Many have argued for broader public access to academic research. Few, however, considered it as important as internet activist Aaron Swartz. The 26-year-old programmer pushed to make publications free to the public, including those held in the American repository for judicial documents (PACER, Public Access to Court Electronic Records) and JSTOR, which distributes scientific and literary journals on a subscription basis. Swartz was found dead in his apartment on Friday January 11th.
Traditional academic journals hold a prestigious position: faculty members are required to “publish or perish” and universities alone can pay their high subscription fees. In the internet era of free and widespread information, journals remain an almost impenetrable fortress with access granted to a small percentage of the population. Yet, academic research is in many cases funded by national governments and public agencies–in Canada, two main source of funding are the Social Sciences and Humanities Research Council (SSHRC) and the Natural Sciences and Engineering Research Council (NSERC). Is it fair to publish the results of publicly funded research in journals to which only current university students and faculty have access? In fields like planning, which stress public participation and community dialogue, this is a major concern. Open Access journals have begun to address this, but with faculty tenure decisions hinging upon journal impact factors, publishing in traditional journals is still the desired option for most faculty members and graduate students.
Fighting against these restricted databases was Aaron Swartz, who used his programming skills as a weapon in the fight for public access to information. In 2008, believing that the PACER legal documents should be free to the public since they’re produced with public funds, he created a program to download millions of documents from free library accounts. The government did not press charges in that case, but it did three years later. Swartz was indicted by a federal grand jury in 2011 after an effort to provide free public access to JSTOR. He had downloaded nearly its entire library of publications–4.8 million documents in total. He faced a potential penalty of 35 years in prison and $1 million in fines.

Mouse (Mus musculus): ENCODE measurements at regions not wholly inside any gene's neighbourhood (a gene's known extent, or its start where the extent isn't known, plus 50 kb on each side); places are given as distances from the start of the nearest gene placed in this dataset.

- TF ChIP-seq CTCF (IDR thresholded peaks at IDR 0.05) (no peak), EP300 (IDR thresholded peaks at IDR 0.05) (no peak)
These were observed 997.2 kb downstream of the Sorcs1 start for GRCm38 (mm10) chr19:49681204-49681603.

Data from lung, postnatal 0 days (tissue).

On Wednesday, JSTOR announced that it would increase public access to its journal articles, giving limited free access to its over 1200 journals. Now anyone can sign up for an account and access up to three articles for free every two weeks. It’s an improvement on JSTOR’s Register and Read program, which saw 150,000 people register for free access to 76 journals during its 10-month pilot test. This month, JSTOR began allowing subscription-holding universities to give alumni access to their journals, following Sage Publications. The top 100 editors of Wikipedia will now also receive free access to JSTOR’s collection.
Is JSTOR’s recent–although limited–move toward public access the result of Swartz’s actions? Or was such a move inevitable in the internet era? Years from now, those of us in academia may well remember Swartz as an internet crusader who offered the public its first glimpse through the cracks in the armour surrounding academic journals.